|Publication number||US6584998 B1|
|Application number||US 09/541,154|
|Publication date||Jul 1, 2003|
|Filing date||Mar 31, 2000|
|Priority date||Mar 31, 2000|
|Also published as||DE60100517D1, DE60100517T2, EP1139007A1, EP1139007B1|
|Publication number||09541154, 541154, US 6584998 B1, US 6584998B1, US-B1-6584998, US6584998 B1, US6584998B1|
|Inventors||David V. Milner|
|Original Assignee||Innovative Engineered Solutions, Llc|
|Export Citation||BiBTeX, EndNote, RefMan|
|Patent Citations (31), Referenced by (9), Classifications (21), Legal Events (4)|
|External Links: USPTO, USPTO Assignment, Espacenet|
This invention relates to the flow rate regulation of process streams for fluid that is stored in liquid phase and converted to gas phase for use. Regulation is by flow control apparatus situated in the liquid phase that is controlled by a controller sensing conditions of fluid flow in the gas phase. The controller derives the energy from the fluid for its operation and operation of a flow control valve.
It is common practice in industry to store many fluids (which are in gas phase at atmospheric conditions) in liquified form. Such fluids include liquified hydrocarbons like propane, butane and cryogenic gases like argon, oxygen, carbon dioxide, nitrogen, helium and hydrogen. Many liquified gases are maintained at cold temperatures to reduce the need for high storage pressures, such gases being referred to as cryogenic gases. Many liquified gases can be maintained and stored at reasonable pressures not requiring highly reduced temperatures, one such gas being propane. Prior to use of the fluid, the liquified gas is heated and/or has its pressure reduced to convert it from its liquid phase to its gas phase. Such conversion to vapor is accomplished by heating and/or expansion which is typically carried out in a vaporizer or conduit downstream of a valve or can be carried out in an expansion valve alone, or in both. The flow rate of fluid, both in its liquid phase and its gas phase, can be regulated for appropriate flow thru the vaporizer so it is not operated at an over capacity condition and at the point or points of fluid use downstream of the storage tank.
Some such gas supply systems are present for the principal purpose of backup to a primary gas supply system. Such dual systems are commonly found in industries where the gas could be used as a chemical feedstock to a production process (e.g. paper making, petrochemical and chemical refining, mineral extraction, water treatment, etc.) or used as a combustion agent (e.g. steel making, glass making, cement manufacture, non-ferrous metal smelting, etc.) or to control the composition of an atmosphere in a process (e.g. food, glass, metals, electronics, hospitals (for patient use amongst other uses), etc.). Often the continuous supply of gas is critical to life or safety of the process or the prevention of large economic loss-regardless of the presence of energy to operate a control system.
Several forms of flow rate regulating apparatus are used to control fluid flow rate. One device is illustrated in FIG. 1 which utilizes a flow control valve V1 and controller C1 therefor connected in the outfeed conduit OC1 of the vaporizer VP1. The controller receives signals from a temperature sensor TS1 and pressure sensor PS1. The valve and the sensors are situated in the gas phase. Liquified gas is supplied to the vaporizer VP1 from storage tank ST1 via an infeed conduit IC1. One problem with such an arrangement is surging, particularly at lower operating pressures. Another problem with such a system is that the valving required to handle fluid flow when the fluid is in the gas phase are much larger and more expensive than valves used for an equivalent mass flow rate when the fluid is in liquid phase. Such a valve and controller components are available from Kaye & MacDonald a division of Cashco of Elsworth, Kans.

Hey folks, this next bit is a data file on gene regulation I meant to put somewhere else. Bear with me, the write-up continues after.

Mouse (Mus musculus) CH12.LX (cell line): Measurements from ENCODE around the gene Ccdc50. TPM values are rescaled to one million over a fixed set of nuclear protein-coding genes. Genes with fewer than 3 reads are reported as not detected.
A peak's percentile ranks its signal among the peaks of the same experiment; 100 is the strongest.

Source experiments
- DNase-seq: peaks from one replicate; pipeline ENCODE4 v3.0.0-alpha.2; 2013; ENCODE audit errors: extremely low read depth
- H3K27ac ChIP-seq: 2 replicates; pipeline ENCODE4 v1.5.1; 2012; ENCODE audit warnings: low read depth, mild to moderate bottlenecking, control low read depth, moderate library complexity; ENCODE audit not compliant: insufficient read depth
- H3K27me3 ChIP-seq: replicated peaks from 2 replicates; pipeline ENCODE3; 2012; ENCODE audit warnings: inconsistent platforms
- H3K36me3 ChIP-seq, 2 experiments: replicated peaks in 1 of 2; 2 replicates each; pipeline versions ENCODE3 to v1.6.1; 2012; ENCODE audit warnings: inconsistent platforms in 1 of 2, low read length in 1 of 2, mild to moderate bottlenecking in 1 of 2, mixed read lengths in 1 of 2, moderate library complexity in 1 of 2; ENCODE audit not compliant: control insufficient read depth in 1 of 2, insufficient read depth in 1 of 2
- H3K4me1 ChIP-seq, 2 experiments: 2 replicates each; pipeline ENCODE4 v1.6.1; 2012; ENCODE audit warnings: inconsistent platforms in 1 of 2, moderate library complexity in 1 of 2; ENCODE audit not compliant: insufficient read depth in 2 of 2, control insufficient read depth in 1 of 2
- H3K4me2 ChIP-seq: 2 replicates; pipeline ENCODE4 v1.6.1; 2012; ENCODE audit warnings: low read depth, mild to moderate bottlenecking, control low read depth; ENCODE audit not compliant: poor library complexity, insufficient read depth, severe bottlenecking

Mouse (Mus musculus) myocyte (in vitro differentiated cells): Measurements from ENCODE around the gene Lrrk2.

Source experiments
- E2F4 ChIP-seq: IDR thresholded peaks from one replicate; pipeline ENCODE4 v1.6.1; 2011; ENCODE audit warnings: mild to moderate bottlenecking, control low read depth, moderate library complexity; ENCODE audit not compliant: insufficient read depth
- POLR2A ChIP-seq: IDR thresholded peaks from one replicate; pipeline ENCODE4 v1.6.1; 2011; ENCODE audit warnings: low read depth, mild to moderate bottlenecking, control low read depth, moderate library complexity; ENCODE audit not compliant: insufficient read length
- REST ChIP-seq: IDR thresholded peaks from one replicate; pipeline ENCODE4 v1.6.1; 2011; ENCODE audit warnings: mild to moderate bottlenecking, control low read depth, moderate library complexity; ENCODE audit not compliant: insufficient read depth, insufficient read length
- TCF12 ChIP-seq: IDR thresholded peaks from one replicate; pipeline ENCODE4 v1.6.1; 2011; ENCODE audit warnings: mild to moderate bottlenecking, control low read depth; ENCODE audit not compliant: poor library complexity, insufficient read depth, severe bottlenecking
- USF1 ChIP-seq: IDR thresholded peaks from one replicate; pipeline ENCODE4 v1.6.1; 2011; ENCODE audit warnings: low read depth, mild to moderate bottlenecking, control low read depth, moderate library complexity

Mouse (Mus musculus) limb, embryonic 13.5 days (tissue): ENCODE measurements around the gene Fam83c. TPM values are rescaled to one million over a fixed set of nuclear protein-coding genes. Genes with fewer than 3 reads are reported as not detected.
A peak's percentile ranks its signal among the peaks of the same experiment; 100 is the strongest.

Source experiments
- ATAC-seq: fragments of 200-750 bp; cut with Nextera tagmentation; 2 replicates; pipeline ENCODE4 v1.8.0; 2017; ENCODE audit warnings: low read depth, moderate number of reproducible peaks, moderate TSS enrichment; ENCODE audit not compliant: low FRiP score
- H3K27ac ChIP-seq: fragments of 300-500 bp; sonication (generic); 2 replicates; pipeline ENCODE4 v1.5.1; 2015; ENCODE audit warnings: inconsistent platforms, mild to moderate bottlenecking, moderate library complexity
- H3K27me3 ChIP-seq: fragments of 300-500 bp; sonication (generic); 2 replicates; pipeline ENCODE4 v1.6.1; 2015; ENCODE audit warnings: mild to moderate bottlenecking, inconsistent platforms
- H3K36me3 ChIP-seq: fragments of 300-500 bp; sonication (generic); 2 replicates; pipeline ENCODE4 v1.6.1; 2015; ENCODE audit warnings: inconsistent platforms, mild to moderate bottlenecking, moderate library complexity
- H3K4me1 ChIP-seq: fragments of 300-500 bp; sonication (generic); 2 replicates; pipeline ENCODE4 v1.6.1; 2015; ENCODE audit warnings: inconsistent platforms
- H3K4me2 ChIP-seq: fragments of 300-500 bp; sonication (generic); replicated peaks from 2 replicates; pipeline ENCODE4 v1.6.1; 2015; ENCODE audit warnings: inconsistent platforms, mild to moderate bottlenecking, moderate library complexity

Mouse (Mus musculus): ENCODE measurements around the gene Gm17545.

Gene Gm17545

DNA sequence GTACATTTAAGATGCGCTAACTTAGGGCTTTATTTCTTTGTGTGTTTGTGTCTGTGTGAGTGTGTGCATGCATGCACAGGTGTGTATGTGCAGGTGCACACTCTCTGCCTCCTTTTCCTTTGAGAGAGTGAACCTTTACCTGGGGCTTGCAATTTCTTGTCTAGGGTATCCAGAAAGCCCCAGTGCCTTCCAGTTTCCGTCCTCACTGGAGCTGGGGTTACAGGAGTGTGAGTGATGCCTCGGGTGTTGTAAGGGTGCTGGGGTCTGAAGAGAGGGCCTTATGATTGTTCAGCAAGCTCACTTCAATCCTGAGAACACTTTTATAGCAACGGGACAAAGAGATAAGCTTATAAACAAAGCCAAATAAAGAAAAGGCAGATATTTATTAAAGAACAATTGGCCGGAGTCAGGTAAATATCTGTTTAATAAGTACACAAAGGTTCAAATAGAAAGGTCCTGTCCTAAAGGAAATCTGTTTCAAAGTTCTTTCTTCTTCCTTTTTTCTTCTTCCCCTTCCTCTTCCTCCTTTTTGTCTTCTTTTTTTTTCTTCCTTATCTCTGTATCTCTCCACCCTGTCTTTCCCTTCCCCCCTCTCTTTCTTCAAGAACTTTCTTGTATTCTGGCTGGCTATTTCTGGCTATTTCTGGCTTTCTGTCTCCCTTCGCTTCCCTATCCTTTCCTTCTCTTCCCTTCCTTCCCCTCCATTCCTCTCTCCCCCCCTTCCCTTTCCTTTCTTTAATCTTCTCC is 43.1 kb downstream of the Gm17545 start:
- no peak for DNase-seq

Another such prior art device is illustrated in FIG. 2 where the flow control valve V2 and controller C2 are both positioned in the infeed conduit IC2 connecting the liquified gas storage tank ST2 to a main vaporizer VP2. The main vaporizer is used to provide pressurized fluid in gas phase back to the storage tank thru a conduit CN2 to keep the tank pressurized. The valve is operable to regulate the flow rate of liquified gas therethrough and hence the pressure of the gas phase returning to the tank. A secondary vaporizer VP2′ is connected to the conduit IC2 and the valve to provide a pressure signal to the valve to effect its pressure regulating function. Liquified gas is discharged from the tank for use via an outfeed conduit OC2. Such a system is used solely to control storage tank pressure.
Another arrangement used in the prior art is illustrated in FIG. 3. A storage tank ST3 is connected to a vaporizer VP3 via an infeed conduit IC3. A flow control valve V3 is connected in the infeed conduit IC3 and is controlled by an electronic controller EC3 programmed with operating instructions. The electronic controller receives information from the outfeed conduit OC3 of the vaporizer VP3 sensing properties of the gaseous phase of the fluid with a temperature sensor TS3 and a pressure sensor PS3. Such a system is complex and expensive. Further, its operation requires energy from a remote source which is subject to interruption. Without electrical energy, such a control system may malfunction creating potentially catastrophic results downstream. To overcome such potentialities, backup power systems are provided, such backup systems can include uninterruptable power supplies (UPS), back up generators or both. Such backup energy systems can be quite expensive. A pneumatic control system may also be provided to avoid reliance on power supplies but in the past these have all required an external source of instrument gas to operate the control apparatus.